Psoralen: A Biologically Important Coumarin with Emerging Applications

Author(s): Abhinay Thakur, Rohit Sharma, Vivek Sheel Jaswal, Eugenie Nepovimova, Ashun Chaudhary*, Kamil Kuca*

Journal Name: Mini-Reviews in Medicinal Chemistry

Volume 20 , Issue 18 , 2020

Become EABM
Become Reviewer
Call for Editor

Graphical Abstract:


Coumarin belongs to a class of lactones that are fundamentally comprised of a benzene ring fused to an α-pyrone ring; these lactones are known as benzopyrones. Similarly, coumarin has a conjugated electron-rich framework and good charge-transport properties. Plants produce coumarin as a chemical response to protect themselves from predation. Coumarins are used in different products, such as cosmetics, additives, perfumes, aroma enhancers in various tobaccos and some alcoholic drinks, and they play a relevant role in natural products and in organic and medicinal chemistry. In addition, as candidate drugs, many coumarin compounds have strong pharmacological activity, low toxicity, high bioavailability and better curative effects and have been used to treat various types of diseases. Various endeavors were made to create coumarin-based anticoagulant, antimicrobial, antioxidant, anticancer, antidiabetic, antineurodegenerative, analgesic and anti-inflammatory agents. A class of chemical compounds called furocoumarins has phototoxic properties and is naturally synthesized via the fusion of coumarin to a furan ring in different plant species. Psoralens belong to the furocoumarin class and occur naturally in various plants, e.g., lemons, limes, and parsnips. Angelicin is an isomer of psoralens, and most furocoumarins, e.g., xanthotoxin, bergapten, and nodekenetin, are derivatives of psoralens or angelicin. The present work demonstrated that psoralen molecules exhibit anti-tumoral activity against breast cancer and influence different intracellular signals to maintain the high survival of breast cancer cells. Psoralens perform different functions, e.g., antagonize metabolic pathways, protease enzymes, and cell cycle progression and even interfere in the crosslinking between receptors and growth factor mitogenic signaling.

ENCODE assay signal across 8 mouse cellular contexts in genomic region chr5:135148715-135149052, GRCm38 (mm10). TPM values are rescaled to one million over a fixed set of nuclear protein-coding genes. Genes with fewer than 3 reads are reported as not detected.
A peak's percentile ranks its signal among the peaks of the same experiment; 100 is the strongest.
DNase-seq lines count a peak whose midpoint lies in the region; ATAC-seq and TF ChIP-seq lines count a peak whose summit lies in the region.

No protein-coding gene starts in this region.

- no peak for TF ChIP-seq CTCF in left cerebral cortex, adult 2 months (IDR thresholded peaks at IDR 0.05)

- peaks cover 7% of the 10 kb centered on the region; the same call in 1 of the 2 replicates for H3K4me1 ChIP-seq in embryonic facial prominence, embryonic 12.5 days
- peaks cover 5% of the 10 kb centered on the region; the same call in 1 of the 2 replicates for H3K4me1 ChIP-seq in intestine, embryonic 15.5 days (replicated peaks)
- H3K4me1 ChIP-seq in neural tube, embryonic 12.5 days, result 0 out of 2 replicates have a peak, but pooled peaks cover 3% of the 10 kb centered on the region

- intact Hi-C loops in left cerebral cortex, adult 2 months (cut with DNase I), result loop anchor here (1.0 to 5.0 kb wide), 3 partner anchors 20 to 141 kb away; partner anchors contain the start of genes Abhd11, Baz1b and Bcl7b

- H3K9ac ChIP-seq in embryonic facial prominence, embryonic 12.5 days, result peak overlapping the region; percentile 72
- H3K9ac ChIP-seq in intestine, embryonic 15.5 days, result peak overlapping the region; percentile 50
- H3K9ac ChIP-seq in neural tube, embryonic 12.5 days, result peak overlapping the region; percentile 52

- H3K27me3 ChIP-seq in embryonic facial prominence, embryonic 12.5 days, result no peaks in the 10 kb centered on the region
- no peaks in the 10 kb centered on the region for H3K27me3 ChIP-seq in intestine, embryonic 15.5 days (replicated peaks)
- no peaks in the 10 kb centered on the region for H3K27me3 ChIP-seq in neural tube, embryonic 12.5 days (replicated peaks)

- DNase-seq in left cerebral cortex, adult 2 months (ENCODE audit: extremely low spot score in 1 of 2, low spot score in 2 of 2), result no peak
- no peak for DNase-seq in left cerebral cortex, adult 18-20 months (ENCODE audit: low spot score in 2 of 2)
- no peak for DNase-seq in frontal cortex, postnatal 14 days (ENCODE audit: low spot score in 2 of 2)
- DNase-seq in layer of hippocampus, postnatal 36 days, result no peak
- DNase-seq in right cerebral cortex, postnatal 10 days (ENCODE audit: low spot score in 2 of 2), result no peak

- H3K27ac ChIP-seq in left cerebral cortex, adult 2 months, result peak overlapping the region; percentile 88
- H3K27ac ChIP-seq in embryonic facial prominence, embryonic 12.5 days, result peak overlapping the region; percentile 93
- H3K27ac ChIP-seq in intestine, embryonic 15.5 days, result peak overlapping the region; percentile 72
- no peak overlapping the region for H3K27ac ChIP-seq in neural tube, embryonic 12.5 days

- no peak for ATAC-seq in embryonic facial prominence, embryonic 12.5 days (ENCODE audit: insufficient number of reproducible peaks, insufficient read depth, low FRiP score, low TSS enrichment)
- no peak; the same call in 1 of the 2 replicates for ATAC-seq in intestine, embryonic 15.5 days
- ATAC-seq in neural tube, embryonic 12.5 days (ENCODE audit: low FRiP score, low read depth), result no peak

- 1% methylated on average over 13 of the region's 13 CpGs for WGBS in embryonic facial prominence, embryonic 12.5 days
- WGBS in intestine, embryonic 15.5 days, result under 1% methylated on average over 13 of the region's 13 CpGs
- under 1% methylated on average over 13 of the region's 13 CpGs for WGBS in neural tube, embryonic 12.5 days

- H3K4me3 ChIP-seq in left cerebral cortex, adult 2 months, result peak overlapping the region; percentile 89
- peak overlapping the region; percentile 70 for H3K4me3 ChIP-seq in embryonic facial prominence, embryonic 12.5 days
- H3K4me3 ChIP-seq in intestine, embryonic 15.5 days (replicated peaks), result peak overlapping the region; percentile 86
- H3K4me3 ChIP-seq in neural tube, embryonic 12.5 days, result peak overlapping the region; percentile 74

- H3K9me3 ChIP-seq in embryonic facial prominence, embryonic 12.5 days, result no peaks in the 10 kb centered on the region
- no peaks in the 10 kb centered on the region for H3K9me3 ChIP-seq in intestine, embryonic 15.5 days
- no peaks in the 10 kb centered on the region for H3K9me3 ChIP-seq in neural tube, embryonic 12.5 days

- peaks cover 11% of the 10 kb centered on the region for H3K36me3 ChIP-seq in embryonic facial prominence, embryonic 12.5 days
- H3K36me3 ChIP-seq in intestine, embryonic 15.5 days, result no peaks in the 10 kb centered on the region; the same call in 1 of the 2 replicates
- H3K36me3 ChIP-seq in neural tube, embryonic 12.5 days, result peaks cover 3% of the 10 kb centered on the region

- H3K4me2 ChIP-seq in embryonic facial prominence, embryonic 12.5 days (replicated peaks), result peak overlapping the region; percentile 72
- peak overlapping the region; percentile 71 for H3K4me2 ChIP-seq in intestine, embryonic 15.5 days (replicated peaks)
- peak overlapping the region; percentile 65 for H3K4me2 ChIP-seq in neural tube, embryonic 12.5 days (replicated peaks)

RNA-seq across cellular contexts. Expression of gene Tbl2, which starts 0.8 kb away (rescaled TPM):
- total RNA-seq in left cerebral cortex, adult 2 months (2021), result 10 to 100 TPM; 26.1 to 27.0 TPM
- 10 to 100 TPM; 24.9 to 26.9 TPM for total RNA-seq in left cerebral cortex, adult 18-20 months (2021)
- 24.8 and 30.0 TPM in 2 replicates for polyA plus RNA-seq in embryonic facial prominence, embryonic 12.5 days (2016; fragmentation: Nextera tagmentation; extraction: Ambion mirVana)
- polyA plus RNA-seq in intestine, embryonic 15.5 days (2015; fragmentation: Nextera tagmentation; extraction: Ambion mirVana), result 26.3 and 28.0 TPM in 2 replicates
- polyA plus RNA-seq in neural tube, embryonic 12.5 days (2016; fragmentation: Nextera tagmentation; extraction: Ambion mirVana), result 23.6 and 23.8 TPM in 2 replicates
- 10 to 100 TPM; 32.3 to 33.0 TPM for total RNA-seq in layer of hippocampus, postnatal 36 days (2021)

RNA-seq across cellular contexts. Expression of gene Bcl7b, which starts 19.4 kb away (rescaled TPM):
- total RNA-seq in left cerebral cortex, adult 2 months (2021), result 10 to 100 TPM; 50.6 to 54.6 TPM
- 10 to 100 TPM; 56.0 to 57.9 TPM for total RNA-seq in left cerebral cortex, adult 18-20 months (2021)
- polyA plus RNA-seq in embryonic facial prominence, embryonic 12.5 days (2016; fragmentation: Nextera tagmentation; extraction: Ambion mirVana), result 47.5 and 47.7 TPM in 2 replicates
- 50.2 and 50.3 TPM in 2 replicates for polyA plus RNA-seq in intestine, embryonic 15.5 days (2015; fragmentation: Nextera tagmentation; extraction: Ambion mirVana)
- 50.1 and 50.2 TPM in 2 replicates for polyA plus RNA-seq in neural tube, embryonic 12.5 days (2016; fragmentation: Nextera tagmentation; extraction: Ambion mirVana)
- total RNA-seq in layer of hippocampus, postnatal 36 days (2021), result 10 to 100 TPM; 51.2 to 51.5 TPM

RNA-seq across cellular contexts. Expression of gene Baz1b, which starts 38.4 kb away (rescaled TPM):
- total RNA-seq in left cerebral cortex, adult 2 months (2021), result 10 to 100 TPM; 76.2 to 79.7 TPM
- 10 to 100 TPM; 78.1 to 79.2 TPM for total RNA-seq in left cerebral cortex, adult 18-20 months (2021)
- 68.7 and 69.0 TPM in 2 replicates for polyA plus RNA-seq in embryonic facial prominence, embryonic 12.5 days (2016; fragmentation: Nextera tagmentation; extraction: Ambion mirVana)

Keywords: Psoralens, antidiabetic, anti-inflammatory agents, breast cancer, furocoumarins, DNA.

Rights & PermissionsPrintExport Cite as

Article Details

Year: 2020
Published on: 07 December, 2020
Page: [1838 - 1845]
Pages: 8
DOI: 10.2174/1389557520666200429101053
Price: $65

Article Metrics

PDF: 33